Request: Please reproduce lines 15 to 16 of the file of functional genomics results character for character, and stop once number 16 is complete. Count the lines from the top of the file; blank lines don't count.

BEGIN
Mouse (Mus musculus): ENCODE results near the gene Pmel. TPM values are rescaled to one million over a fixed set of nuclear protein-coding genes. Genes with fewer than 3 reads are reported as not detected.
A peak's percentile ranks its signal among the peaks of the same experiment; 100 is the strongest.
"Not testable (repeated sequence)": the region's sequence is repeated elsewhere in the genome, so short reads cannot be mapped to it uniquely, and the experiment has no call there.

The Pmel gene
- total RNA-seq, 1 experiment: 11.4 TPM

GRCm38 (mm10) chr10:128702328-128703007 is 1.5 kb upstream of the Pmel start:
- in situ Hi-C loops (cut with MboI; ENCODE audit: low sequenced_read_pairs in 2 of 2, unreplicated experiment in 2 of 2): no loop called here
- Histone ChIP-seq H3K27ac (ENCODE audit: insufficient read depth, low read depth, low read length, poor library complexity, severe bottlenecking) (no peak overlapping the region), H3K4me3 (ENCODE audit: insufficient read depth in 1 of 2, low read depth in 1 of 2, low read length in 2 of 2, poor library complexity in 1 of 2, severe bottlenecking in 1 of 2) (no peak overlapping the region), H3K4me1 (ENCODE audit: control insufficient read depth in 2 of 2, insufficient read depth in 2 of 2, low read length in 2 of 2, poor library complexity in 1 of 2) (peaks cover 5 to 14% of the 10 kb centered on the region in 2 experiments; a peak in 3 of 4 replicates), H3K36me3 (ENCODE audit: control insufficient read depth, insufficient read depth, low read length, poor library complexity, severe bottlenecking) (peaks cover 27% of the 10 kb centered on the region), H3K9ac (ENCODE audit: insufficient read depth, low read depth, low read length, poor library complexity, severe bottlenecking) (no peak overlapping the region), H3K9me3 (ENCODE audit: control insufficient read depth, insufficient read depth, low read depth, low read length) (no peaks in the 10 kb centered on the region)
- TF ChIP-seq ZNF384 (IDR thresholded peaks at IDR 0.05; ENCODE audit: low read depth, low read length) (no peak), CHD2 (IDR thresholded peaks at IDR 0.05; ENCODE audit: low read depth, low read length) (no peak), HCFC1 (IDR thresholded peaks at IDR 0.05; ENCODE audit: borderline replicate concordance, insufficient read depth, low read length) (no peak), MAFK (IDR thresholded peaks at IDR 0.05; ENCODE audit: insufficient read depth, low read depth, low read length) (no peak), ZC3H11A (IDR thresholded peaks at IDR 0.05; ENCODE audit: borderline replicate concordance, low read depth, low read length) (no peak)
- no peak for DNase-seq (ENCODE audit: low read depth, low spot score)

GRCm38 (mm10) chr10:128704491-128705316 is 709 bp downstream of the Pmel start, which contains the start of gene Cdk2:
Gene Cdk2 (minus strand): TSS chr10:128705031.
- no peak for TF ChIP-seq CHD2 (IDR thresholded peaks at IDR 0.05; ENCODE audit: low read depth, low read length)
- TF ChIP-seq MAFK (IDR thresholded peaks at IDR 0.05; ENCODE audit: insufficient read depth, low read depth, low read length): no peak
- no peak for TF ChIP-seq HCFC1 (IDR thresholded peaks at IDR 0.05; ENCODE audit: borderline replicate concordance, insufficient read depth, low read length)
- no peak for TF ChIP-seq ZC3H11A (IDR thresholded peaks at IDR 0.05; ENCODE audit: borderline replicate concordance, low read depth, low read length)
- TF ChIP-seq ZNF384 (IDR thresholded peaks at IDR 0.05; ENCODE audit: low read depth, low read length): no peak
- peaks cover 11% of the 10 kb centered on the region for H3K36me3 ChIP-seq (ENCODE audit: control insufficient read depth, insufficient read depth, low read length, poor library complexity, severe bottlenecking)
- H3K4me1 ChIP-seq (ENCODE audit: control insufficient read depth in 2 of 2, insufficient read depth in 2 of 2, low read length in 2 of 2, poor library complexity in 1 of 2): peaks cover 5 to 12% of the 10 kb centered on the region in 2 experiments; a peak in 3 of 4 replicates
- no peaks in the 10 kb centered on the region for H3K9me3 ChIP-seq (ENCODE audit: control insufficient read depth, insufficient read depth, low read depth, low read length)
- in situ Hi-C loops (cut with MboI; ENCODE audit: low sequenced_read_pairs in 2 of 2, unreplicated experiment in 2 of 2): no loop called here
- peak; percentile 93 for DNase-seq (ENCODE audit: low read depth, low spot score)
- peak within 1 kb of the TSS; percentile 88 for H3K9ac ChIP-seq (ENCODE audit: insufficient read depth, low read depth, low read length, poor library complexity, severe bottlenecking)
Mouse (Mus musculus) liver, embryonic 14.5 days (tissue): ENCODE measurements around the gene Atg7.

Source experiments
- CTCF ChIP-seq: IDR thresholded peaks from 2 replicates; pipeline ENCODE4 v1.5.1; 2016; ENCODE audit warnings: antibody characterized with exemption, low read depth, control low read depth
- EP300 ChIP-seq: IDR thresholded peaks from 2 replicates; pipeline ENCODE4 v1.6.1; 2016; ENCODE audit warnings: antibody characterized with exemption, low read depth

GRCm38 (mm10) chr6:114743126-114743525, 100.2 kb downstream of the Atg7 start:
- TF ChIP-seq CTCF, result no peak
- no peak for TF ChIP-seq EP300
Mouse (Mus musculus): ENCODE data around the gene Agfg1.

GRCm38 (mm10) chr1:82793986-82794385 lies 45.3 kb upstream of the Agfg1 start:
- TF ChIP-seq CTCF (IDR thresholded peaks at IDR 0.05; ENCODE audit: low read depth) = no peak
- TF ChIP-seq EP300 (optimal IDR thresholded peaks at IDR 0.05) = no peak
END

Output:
- no peak for TF ChIP-seq HCFC1 (IDR thresholded peaks at IDR 0.05; ENCODE audit: borderline replicate concordance, insufficient read depth, low read length)
- no peak for TF ChIP-seq ZC3H11A (IDR thresholded peaks at IDR 0.05; ENCODE audit: borderline replicate concordance, low read depth, low read length)